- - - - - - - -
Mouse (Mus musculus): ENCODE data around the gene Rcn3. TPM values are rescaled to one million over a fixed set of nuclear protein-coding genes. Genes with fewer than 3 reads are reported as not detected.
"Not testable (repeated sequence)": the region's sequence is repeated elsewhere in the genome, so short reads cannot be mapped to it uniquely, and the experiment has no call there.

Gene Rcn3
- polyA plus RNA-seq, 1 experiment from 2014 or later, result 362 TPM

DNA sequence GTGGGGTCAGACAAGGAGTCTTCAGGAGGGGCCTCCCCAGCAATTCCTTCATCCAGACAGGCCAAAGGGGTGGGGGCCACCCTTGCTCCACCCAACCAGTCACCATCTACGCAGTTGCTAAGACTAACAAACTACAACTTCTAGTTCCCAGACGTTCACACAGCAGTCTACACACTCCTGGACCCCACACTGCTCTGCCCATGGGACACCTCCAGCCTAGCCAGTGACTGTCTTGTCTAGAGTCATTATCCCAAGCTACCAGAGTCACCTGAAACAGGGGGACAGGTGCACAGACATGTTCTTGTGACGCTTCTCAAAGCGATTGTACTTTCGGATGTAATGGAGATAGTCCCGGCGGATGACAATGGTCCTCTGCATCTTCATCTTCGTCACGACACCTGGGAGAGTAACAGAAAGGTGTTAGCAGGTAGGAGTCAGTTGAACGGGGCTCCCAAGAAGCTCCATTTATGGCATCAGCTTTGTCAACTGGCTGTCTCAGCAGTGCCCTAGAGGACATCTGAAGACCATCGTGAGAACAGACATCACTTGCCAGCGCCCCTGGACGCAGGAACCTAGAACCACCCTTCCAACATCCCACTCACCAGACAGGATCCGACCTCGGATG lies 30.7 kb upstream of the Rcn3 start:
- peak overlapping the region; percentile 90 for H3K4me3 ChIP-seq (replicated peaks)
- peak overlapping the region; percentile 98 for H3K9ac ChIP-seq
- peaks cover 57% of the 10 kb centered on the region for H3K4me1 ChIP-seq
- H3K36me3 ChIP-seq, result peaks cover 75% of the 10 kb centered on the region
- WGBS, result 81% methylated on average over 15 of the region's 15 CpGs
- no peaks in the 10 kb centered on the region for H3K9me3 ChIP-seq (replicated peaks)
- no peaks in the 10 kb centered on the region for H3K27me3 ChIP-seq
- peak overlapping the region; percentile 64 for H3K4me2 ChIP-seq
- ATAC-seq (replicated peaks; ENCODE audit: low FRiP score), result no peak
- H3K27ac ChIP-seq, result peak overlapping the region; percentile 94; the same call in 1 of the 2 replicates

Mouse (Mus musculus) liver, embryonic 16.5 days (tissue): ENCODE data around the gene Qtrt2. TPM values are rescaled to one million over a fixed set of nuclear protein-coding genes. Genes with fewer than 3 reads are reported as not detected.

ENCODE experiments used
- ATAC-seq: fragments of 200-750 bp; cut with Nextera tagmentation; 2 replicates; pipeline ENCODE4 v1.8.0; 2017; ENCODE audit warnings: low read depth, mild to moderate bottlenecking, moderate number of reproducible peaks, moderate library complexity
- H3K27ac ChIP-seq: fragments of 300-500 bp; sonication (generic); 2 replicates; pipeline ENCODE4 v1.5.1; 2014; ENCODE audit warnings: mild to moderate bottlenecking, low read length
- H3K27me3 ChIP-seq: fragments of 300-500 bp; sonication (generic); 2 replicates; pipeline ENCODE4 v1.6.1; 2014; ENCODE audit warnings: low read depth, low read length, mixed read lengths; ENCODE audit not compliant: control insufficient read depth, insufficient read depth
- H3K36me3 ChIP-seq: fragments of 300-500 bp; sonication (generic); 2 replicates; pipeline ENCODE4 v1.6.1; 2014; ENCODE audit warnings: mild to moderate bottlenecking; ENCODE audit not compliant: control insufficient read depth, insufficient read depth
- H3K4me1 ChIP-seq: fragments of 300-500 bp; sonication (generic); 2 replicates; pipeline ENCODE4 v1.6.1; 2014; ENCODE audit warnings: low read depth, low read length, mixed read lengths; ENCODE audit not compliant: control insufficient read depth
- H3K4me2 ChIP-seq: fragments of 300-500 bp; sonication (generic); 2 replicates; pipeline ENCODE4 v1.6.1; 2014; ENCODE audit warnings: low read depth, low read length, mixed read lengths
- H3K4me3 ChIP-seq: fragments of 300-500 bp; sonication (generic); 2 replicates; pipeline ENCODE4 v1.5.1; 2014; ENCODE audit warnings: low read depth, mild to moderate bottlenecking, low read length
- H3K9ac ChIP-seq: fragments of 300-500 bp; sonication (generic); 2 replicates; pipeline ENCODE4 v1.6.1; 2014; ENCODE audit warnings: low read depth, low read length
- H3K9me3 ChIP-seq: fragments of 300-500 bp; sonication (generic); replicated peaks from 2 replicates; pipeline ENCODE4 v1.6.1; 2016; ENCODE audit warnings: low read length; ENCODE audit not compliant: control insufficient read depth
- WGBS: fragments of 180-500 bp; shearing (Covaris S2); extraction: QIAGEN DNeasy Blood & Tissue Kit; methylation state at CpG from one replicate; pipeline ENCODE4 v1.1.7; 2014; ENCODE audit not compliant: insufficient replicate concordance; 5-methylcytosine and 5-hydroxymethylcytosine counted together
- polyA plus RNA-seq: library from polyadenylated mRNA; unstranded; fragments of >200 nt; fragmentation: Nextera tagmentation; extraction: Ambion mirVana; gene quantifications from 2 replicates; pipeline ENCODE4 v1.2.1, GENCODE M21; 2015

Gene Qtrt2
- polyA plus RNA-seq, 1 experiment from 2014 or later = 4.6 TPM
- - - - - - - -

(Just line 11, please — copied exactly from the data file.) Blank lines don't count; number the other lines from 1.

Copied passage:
- no peaks in the 10 kb centered on the region for H3K9me3 ChIP-seq (replicated peaks)